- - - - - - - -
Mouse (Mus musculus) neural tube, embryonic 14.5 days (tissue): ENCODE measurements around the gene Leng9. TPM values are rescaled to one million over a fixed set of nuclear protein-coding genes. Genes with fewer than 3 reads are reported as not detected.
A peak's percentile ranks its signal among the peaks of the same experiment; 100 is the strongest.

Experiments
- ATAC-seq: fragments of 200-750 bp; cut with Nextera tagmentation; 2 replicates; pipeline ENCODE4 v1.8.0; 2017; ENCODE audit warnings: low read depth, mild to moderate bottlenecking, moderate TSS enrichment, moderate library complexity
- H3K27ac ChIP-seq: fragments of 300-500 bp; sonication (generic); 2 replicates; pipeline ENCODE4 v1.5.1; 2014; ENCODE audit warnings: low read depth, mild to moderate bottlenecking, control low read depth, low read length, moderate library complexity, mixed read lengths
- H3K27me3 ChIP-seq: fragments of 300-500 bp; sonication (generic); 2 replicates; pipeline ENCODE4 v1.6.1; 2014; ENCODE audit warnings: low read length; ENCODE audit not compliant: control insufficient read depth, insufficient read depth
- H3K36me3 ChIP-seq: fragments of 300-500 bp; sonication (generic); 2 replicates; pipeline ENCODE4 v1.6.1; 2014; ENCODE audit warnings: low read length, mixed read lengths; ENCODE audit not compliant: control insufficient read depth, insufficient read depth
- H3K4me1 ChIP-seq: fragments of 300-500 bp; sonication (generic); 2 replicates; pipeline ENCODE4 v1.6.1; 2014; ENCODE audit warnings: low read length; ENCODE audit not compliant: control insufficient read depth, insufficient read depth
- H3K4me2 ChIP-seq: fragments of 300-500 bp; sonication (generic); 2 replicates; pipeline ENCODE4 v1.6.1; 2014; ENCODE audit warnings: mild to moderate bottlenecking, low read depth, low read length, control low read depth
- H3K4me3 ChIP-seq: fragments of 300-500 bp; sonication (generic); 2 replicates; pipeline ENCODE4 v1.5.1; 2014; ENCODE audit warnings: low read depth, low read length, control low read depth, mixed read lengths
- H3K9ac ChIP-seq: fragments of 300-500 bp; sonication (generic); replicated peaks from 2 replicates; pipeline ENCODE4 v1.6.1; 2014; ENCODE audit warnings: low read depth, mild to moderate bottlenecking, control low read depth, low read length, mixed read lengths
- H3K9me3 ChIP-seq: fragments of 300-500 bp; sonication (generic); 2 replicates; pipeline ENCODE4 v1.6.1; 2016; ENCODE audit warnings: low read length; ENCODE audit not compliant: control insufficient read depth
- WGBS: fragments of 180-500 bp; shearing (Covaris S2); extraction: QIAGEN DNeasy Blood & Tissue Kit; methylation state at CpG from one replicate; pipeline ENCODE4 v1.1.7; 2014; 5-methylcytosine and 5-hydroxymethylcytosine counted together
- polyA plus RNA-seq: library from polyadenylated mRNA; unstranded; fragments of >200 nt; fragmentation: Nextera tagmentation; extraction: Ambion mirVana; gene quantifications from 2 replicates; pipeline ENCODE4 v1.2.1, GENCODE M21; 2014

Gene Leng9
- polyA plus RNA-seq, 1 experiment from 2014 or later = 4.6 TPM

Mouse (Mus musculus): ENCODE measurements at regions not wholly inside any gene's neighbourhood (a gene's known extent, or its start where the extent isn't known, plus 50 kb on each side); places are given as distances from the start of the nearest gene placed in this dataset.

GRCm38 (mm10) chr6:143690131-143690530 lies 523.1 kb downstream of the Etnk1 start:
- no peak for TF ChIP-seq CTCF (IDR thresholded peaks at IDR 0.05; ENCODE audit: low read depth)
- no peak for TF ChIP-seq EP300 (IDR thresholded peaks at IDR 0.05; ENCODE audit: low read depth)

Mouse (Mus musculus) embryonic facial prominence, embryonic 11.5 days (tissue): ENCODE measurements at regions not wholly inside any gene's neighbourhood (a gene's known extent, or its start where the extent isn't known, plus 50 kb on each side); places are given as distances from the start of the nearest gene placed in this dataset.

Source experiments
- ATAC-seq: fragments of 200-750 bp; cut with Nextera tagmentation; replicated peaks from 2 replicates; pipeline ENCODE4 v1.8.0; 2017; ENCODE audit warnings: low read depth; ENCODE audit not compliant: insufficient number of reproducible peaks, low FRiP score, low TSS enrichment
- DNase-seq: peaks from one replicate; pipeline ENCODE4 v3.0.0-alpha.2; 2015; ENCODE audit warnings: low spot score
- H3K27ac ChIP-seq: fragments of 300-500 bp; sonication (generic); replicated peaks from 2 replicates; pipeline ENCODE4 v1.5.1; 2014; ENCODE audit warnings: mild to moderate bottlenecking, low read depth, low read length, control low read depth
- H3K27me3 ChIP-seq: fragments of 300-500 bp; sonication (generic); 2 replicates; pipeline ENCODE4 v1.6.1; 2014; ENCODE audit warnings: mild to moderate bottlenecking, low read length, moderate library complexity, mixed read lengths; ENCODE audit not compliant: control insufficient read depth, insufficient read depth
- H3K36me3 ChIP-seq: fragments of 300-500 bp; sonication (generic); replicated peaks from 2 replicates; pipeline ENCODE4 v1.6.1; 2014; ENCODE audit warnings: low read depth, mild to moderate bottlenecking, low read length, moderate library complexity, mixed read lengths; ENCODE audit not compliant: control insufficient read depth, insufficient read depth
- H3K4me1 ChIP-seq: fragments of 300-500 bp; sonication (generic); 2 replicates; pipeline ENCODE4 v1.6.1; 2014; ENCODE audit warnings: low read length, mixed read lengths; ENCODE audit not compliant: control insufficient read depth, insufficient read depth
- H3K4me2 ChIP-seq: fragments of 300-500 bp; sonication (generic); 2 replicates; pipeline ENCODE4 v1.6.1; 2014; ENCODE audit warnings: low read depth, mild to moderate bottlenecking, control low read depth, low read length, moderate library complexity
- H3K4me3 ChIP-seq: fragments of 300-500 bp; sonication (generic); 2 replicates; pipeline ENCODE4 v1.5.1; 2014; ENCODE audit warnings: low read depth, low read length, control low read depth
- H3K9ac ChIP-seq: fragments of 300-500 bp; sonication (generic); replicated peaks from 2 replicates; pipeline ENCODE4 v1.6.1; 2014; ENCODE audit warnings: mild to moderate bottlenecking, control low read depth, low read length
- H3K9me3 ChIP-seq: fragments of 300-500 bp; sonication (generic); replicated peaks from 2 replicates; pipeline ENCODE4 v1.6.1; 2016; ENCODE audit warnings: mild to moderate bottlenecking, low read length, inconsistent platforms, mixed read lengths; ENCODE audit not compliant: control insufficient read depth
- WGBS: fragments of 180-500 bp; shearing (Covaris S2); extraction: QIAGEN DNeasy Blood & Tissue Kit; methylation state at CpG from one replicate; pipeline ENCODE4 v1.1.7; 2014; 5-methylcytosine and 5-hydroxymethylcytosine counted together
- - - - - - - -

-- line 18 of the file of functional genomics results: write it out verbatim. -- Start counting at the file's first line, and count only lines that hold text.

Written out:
GRCm38 (mm10) chr6:143690131-143690530 lies 523.1 kb downstream of the Etnk1 start: